Pentagon listens for bigger budget promise in State of the Union speech

Pentagon listens for bigger budget promise in State of the Union speech

President Donald Trump and Vice President Mike Pence (behind the president) are shown meeting with Pentagon senior leaders, in a file photo. (Sgt. Amber Smith/Office of the Secretary of Defense)

WASHINGTON — In his first State of the Union message tonight, President Donald Trump is expected to reinforce his campaign promise to rebuild the military — boosting the Pentagon’s anticipation of a new budget that will pivot the services toward filling gaps and opening new doors.

Pentagon officials say they hope the president is clear in outlying the rationale for defense spending and are anticipating Congress may take the first steps to a robust budget this week in the aftermath of the speech.

The White House is expected to propose $716 billion for defense in its upcoming budget request to Congress. If approved — which is likely — and then funded, which is less likely since Congress has failed to pass a budget for nine years, it would be a major boost in funding for the military.

Trump campaigned on building up the military and tonight he plans to talk about the path to that goal — returning to a policy of peace through strength, clarity as to who are U.S. friends and adversaries, and his efforts to defeating terrorists around the world, senior administration officials indicated this past week.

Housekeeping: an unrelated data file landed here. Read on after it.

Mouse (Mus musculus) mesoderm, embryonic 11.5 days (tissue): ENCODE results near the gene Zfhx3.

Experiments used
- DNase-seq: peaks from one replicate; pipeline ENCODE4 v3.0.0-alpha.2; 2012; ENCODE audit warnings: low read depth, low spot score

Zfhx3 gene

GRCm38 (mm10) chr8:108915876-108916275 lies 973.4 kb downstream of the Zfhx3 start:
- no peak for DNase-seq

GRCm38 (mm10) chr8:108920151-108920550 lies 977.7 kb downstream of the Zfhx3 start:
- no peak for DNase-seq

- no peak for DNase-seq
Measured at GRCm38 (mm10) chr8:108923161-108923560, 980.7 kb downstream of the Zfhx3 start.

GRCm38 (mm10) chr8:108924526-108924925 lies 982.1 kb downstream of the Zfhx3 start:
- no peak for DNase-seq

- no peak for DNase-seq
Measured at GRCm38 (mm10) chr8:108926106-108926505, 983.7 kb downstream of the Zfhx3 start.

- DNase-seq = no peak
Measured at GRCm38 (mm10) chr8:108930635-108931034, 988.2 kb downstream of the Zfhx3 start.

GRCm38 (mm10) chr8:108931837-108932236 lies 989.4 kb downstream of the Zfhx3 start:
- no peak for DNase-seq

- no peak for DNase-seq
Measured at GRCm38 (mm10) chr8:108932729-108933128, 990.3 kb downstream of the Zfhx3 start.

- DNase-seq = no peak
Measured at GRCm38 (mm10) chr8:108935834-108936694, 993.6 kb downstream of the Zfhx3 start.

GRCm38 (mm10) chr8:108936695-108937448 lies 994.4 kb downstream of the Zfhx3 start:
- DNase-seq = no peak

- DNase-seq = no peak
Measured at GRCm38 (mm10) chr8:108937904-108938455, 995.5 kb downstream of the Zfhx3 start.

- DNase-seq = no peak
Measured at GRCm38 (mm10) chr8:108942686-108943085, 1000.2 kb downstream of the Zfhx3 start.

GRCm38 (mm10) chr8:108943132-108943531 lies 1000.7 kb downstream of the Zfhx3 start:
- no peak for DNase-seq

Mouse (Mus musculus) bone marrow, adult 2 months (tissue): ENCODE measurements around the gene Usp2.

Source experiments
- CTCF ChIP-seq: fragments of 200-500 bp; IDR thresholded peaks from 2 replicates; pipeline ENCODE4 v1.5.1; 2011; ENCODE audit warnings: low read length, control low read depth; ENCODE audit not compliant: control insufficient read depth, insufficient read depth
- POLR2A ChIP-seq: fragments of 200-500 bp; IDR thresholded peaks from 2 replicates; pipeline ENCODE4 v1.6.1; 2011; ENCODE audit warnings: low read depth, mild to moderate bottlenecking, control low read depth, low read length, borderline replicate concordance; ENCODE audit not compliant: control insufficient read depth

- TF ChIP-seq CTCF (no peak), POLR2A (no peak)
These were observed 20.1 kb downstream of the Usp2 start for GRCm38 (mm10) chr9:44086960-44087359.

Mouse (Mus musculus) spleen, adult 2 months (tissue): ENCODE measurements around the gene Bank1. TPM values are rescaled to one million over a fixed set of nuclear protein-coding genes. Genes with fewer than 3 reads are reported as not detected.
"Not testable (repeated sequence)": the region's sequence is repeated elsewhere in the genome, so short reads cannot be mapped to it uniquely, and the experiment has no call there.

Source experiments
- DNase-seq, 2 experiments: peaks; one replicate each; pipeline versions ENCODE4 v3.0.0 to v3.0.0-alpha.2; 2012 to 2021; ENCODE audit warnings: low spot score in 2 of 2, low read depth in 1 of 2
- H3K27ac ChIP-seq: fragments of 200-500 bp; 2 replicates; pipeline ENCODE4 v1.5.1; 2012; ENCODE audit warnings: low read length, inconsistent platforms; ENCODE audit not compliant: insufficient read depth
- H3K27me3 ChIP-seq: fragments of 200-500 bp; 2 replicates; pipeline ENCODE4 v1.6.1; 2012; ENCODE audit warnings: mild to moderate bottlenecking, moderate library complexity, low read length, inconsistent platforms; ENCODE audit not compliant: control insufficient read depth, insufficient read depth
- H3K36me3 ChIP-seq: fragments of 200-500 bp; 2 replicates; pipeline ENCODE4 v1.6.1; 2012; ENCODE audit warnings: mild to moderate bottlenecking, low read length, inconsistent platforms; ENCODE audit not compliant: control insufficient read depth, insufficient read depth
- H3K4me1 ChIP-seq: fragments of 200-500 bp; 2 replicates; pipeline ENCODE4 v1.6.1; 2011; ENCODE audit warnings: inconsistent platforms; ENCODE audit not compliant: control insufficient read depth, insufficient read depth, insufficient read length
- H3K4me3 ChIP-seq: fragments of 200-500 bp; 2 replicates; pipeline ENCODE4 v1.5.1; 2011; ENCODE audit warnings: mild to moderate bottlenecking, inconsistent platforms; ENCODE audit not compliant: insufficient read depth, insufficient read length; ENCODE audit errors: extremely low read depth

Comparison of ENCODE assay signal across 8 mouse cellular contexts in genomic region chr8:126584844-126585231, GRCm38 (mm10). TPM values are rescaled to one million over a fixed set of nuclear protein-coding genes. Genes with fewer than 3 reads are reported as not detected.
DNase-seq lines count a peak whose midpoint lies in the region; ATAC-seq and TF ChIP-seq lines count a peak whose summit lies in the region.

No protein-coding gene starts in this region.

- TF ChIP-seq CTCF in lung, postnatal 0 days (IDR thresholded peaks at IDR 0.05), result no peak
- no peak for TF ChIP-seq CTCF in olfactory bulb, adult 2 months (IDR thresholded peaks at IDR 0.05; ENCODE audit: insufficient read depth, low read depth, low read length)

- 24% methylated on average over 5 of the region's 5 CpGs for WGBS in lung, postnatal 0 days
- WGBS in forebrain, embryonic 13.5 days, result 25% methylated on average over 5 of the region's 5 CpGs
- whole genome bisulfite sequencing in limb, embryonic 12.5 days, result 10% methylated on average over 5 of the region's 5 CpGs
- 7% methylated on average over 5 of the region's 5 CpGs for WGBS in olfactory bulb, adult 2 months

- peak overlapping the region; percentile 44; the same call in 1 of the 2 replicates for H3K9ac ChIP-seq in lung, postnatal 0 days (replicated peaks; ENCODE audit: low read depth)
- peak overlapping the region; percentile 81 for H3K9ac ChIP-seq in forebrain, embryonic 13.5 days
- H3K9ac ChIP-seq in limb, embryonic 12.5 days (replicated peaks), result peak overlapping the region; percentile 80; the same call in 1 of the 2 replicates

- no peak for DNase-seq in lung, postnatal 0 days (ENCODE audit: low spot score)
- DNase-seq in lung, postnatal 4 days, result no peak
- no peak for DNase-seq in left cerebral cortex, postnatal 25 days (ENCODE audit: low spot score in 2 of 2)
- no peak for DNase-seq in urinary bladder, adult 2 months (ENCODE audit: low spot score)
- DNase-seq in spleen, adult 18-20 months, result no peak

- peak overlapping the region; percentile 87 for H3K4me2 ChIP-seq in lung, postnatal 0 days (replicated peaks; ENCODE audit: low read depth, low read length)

Last year, Trump also emphasized to Congress his plans to boost military spending and readiness. Among his promises then was a pledge that “our military will be given the resources its brave warriors so richly deserve.” Tonight he also may be specific about threats from North Korea, Iran and terrorism, administration officials indicated, around a theme of “building a safe, strong and proud America,” they said.

The presidential guest list for the event has not yet been announced, but Trump is expected to include several military members among the invitees in an effort to underscore his defense remark, as he did last year.

For the coming year, Defense Secretary Jim Mattis has said the Pentagon wanted about 3 to 5 percent real growth above the 2 percent rate of inflation. The new $716 billion request would provide about a 7 percent boost over the president’s $668 billion request for the current year’s defense budget, though Congress has still not finalized the current budget.

Mattis is seeking more than $1.4 trillion over two years. That size of increase would help the Pentagon proceed on the due tracks of modernization and increased troop levels. Trump has said he wants a larger Navy fleet and a bigger Army.

Even if Trump supports the larger budget, the Pentagon may not get all that it seeks. Annual defense spending plans face budget caps: The $700 billion plan faces a $549 billion limit for 2018, which rises to $562 billion for 2019. Both efforts will require special legislative action to surpass caps.

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